Innovative method for encapsulating highly pigmented biomass from Aspergillus nidulans mutant for copper ions removal and recovery

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Biosorption has been considered a promising technology for the treatment of industrial effluents containing heavy metals. However, the development of a cost-effective technique for biomass immobilization is essential for successful application of biosorption in industrial processes. In this study, a new method of reversible encapsulation of the highly pigmented biomass from Aspergillus nidulans mutant using semipermeable cellulose membrane was developed and the efficiency of the encapsulated biosorbent in the removal and recovery of copper ions was evaluated. Data analysis showed that the pseudo-second-order model better described copper adsorption by encapsulated biosorbent and a good correlation (r2 > 0.96) to the Langmuir isotherm was obtained. The maximum biosorption capacities for the encapsulated biosorbents were higher (333.5 and 116.1 mg g-1 for EB10 and EB30, respectively) than that for free biomass (92.0 mg g-1). SEM-EDXS and FT-IR analysis revealed that several functional groups on fungal biomass were involved in copper adsorption through ion-exchange mechanism. Sorption/desorption experiments showed that the metal recovery efficiency by encapsulated biosorbent remained constant at approximately 70% during five biosorption/desorption cycles. Therefore, this study demonstrated that the new encapsulation method of the fungal biomass using a semipermeable cellulose membrane is efficient for heavy metal ion removal and recovery from aqueous solutions in multiple adsorption-desorption cycles. In addition, this reversible encapsulation method has great potential for application in the treatment of heavy metal contaminated industrial effluents due to its low cost, the possibility of recovering adsorbed ions and the reuse of biosorbent in consecutive biosorption/desorption cycles with high efficiency of metal removal and recovery.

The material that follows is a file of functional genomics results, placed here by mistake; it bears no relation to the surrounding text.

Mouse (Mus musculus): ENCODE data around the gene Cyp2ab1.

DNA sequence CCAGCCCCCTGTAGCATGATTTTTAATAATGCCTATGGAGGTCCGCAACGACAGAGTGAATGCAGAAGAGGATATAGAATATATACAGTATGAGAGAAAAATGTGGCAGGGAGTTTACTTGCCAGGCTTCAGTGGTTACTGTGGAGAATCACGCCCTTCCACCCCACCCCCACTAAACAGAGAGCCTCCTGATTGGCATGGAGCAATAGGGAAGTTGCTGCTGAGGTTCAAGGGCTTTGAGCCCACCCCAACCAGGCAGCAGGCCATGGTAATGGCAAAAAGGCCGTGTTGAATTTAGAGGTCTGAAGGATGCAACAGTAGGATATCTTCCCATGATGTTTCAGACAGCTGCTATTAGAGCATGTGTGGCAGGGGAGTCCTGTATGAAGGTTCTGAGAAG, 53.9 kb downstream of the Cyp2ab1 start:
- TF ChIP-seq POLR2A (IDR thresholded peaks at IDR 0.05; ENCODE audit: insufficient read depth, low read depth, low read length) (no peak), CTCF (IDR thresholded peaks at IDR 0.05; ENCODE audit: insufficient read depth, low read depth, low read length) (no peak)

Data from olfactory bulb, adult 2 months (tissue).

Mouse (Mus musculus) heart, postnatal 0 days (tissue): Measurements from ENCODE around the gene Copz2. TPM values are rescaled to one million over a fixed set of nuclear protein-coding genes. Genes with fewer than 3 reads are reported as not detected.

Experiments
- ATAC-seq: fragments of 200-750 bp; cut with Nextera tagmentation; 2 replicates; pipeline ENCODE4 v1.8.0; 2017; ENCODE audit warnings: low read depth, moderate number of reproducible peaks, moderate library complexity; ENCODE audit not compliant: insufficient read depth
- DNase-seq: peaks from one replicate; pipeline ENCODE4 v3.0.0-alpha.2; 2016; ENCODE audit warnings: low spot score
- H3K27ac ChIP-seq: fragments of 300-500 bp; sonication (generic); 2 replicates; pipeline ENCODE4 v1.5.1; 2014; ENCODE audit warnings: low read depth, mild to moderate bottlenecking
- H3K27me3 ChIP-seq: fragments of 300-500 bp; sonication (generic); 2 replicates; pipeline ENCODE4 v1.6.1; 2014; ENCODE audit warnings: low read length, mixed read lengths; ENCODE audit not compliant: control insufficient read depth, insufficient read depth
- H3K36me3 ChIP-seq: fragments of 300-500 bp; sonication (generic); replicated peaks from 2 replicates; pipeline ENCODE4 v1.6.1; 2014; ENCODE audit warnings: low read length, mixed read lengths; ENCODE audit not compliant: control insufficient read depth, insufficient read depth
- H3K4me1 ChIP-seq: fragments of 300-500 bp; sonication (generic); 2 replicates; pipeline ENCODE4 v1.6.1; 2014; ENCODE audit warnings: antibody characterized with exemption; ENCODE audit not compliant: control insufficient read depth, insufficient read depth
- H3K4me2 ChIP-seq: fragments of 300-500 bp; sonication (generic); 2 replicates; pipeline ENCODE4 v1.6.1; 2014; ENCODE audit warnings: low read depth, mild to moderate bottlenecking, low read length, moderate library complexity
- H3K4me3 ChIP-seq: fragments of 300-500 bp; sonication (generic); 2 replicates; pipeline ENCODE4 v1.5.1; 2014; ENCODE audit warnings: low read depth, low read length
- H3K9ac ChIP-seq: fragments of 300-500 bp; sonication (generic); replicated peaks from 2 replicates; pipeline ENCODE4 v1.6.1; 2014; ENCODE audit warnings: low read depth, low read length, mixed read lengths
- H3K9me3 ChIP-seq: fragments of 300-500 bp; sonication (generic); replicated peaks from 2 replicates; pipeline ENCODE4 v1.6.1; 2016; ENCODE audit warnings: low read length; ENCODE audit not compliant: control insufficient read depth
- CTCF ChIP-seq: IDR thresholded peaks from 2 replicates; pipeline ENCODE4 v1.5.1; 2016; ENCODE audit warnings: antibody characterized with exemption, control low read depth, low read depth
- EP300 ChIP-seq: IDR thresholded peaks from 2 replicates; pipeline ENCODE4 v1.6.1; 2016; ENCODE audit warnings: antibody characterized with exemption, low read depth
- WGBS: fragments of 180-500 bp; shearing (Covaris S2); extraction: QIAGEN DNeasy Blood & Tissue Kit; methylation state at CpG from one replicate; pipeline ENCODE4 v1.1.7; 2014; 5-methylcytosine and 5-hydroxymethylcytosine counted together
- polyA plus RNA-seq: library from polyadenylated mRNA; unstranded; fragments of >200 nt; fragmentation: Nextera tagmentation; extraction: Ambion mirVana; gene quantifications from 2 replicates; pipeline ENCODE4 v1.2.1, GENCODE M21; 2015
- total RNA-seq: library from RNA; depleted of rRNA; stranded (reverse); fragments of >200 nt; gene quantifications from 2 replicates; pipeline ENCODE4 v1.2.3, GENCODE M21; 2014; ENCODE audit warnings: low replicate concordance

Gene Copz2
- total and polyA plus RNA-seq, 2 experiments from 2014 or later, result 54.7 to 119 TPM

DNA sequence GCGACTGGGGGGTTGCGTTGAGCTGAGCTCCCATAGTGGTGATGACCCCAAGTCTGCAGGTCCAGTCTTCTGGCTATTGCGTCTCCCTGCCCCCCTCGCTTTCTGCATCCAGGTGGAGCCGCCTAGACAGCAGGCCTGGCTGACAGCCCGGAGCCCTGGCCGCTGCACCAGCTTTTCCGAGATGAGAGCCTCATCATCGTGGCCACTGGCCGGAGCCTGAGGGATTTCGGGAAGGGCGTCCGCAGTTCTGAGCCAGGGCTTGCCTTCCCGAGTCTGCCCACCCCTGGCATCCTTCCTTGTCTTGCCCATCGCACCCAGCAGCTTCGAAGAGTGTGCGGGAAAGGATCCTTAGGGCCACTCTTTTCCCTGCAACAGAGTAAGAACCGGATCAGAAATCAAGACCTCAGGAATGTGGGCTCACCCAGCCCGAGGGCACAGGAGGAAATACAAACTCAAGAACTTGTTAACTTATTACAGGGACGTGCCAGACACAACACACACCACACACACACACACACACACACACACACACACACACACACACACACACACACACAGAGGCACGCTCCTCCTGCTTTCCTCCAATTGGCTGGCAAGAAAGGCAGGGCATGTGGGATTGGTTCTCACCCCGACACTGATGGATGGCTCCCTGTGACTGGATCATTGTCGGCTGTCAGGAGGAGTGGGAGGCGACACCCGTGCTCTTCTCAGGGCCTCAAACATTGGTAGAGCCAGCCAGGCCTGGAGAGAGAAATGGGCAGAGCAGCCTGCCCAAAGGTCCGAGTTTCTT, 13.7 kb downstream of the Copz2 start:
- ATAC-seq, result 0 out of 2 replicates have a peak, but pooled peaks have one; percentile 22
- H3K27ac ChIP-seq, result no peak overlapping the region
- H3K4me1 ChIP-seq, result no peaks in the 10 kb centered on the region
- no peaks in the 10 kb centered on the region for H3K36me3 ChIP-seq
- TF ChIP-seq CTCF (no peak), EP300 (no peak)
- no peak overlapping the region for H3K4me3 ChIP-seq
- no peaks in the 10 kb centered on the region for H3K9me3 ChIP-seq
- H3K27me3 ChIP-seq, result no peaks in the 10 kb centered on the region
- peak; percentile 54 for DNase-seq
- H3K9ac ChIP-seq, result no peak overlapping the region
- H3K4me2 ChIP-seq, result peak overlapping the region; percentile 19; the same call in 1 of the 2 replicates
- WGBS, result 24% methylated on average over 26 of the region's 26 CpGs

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PLoS ONE, v. 16, n. November, 2021.

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